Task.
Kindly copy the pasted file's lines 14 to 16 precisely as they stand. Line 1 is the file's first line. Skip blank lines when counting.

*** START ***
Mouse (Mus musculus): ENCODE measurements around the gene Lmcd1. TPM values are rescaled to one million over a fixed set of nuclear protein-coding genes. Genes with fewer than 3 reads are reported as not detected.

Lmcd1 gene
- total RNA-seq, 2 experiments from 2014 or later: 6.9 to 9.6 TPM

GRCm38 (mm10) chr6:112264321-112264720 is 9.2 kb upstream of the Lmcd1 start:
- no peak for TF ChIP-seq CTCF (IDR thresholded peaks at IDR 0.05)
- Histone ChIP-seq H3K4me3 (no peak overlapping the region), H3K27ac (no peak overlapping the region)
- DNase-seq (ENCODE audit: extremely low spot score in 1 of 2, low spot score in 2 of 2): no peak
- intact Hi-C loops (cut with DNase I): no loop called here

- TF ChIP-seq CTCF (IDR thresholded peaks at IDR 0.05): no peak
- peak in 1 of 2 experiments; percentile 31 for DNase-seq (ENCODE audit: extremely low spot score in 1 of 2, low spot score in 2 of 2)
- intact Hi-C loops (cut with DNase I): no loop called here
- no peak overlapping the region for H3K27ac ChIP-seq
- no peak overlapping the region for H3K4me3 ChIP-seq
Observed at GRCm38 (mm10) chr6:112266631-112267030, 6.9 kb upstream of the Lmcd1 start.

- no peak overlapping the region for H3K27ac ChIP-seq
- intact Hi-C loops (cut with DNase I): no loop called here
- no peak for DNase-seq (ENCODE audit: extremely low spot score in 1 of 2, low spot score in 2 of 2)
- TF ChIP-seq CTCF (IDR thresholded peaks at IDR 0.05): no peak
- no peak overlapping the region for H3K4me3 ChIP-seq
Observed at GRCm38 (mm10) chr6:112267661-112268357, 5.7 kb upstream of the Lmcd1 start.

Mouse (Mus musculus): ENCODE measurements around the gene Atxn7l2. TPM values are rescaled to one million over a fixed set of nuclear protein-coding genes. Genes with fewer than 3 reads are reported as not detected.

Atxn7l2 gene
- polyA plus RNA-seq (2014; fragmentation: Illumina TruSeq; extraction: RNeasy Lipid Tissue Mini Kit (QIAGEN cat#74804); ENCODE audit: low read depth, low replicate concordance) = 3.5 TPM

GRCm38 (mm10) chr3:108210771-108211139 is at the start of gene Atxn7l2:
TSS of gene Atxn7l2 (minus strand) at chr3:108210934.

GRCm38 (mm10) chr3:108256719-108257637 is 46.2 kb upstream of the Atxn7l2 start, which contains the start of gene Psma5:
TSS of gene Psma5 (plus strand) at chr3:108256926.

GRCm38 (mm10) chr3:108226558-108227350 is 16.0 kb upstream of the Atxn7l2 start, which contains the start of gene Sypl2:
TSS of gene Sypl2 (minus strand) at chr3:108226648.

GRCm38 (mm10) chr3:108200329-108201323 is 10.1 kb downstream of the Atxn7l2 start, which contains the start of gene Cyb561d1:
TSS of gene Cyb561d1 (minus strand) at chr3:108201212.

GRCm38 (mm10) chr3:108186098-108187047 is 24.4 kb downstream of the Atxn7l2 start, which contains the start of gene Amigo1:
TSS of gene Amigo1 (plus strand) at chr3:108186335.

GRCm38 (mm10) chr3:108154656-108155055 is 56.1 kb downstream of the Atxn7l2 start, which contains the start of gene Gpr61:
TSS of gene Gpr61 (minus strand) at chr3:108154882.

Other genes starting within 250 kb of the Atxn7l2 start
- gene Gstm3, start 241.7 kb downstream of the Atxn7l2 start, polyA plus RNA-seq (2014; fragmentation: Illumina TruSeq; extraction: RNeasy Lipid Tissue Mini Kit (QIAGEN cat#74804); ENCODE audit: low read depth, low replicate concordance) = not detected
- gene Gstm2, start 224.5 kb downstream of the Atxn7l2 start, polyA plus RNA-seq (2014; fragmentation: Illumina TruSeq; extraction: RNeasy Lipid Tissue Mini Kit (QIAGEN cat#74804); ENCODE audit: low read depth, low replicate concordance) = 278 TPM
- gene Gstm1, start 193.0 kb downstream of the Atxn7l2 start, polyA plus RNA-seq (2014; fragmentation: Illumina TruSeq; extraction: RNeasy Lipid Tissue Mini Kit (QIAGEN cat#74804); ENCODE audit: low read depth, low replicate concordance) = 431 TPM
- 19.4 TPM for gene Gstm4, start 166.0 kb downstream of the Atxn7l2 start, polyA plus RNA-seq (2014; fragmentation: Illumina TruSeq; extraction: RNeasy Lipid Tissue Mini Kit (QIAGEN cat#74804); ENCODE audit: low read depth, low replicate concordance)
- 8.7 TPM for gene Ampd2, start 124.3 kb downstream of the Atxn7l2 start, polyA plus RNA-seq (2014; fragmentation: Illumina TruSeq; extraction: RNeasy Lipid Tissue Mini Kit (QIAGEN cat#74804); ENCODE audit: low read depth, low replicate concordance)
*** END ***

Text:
Observed at GRCm38 (mm10) chr6:112266631-112267030, 6.9 kb upstream of the Lmcd1 start.

- no peak overlapping the region for H3K27ac ChIP-seq
- intact Hi-C loops (cut with DNase I): no loop called here